In the same way that soldiers who had served their time with the colours could go on to serve with the Army Reserve, there was similarly the Royal Fleet Reserve, comprising not only the naval equivalent, but also the RNR and RNVR elements too.
Whilst it was possible for some soldiers to be Time Expired, and thus discharged from the British Army up to 1916, it was not the same for sailors, owing to the King’s proclamation of 3 August 1914:
At the time of mobilisation in August 1914, a number of men were posted to the RN Depot (Reserves) at Crystal Palace. Those personnel had index cards to capture their basic details, which have survived and are in the ADM 339 set of records. About 48,000 of these records relate to the RNVR, 1,000 relate to the RNR, 200 or so relate to soldiers (armourer sergeants) and medical staff. The remaining 1,000 or so records relate to men of the RFR. A lot of these men would serve in the Royal Naval Division.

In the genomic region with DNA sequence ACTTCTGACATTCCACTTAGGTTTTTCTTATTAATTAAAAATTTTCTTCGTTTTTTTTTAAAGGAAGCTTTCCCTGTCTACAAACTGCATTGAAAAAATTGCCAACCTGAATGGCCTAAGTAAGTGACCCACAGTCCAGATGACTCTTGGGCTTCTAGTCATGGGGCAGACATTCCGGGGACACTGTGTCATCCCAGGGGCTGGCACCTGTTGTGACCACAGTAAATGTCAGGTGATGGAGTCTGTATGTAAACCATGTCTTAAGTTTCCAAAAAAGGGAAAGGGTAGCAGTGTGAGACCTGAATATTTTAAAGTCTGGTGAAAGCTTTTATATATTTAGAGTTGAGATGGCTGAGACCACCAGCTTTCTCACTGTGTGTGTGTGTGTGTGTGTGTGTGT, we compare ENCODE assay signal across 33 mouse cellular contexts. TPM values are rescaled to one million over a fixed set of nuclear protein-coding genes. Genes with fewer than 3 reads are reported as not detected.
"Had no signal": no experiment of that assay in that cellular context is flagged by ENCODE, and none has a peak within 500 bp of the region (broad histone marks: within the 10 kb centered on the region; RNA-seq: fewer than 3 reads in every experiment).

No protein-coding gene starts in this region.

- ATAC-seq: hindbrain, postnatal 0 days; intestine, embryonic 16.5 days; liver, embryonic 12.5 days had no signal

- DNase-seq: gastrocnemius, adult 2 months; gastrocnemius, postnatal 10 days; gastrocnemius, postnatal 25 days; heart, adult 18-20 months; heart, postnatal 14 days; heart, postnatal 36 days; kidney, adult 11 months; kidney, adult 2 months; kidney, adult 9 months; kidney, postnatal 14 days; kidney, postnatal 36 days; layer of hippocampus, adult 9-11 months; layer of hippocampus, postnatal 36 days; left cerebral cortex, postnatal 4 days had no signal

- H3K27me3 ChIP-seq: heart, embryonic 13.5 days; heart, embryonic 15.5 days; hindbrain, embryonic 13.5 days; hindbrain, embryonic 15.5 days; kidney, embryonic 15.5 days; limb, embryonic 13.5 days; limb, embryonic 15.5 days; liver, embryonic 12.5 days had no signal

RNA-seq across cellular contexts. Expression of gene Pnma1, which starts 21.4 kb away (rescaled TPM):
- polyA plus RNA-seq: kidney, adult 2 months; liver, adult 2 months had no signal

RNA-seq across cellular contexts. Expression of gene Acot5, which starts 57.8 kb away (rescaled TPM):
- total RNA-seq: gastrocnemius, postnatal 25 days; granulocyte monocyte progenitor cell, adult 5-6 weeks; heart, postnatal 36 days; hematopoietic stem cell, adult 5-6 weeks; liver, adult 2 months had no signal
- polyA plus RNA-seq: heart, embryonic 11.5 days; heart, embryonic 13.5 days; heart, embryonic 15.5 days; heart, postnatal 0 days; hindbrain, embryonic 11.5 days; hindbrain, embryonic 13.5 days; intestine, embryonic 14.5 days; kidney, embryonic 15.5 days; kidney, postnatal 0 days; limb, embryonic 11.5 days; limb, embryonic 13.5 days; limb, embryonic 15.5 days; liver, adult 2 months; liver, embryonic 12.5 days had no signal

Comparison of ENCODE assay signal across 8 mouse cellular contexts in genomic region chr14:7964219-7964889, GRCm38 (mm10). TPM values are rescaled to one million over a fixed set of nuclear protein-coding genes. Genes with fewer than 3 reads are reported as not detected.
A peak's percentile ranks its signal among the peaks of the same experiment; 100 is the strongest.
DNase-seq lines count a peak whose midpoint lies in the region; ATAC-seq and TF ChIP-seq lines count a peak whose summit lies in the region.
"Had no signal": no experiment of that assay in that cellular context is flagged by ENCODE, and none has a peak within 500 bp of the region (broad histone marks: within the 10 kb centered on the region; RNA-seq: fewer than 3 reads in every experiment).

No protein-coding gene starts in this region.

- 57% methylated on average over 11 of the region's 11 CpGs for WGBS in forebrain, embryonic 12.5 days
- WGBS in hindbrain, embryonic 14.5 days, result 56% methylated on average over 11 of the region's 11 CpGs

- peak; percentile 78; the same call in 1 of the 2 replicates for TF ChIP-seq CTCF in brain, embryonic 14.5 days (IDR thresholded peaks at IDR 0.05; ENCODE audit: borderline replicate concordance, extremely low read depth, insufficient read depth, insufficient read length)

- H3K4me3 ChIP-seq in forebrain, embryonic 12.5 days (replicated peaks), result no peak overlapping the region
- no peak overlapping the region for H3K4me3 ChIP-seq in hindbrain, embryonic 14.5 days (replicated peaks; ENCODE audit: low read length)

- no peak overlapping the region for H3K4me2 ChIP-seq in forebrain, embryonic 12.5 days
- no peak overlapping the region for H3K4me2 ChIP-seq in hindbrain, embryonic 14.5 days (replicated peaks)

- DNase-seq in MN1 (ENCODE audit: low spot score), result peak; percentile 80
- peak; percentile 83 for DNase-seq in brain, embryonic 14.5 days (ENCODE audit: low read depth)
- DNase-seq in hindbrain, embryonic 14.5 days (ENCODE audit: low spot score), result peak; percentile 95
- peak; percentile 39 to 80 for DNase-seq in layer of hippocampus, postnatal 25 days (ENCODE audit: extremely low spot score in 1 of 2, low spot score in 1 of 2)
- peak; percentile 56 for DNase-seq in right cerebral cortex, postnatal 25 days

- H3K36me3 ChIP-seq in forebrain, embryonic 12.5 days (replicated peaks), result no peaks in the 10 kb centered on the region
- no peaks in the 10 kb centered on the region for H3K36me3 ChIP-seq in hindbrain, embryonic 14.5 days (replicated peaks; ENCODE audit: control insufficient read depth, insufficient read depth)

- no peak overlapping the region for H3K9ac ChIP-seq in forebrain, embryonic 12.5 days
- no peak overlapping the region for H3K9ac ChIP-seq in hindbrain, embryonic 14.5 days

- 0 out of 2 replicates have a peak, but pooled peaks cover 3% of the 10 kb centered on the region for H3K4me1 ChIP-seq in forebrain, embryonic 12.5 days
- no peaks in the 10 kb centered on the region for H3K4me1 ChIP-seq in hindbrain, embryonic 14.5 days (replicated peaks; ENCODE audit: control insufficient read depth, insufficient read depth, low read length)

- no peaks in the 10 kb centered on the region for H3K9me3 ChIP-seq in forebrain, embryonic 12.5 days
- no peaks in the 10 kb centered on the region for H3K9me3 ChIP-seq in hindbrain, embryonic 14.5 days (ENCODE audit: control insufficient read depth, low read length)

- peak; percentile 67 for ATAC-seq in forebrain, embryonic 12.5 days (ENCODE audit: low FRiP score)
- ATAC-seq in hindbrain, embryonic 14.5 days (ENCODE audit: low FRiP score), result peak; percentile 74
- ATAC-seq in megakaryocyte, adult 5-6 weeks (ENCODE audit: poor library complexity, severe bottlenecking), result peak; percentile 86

This RFR group can be broken down into three subsets:
Former short service
(With regard to the third category, those that signed up for “Special Service” did not spend the full 12 years at sea, but a shorter period of 5 years and the remaining seven years were in the Royal Fleet Reserve. Their service numbers have a “SS” prefix.)
In addition to the card index records in ADM 339, their actual service records are in ADM 188. These can be accessed individually via The National Archives website. Alternatively, FindMyPast have a subset for sailors who enlisted after 1900, and Ancestry have the entire dataset.
The late Paul Benyon’s excellent website has an interesting page about the Royal Fleet Reserve in January 1914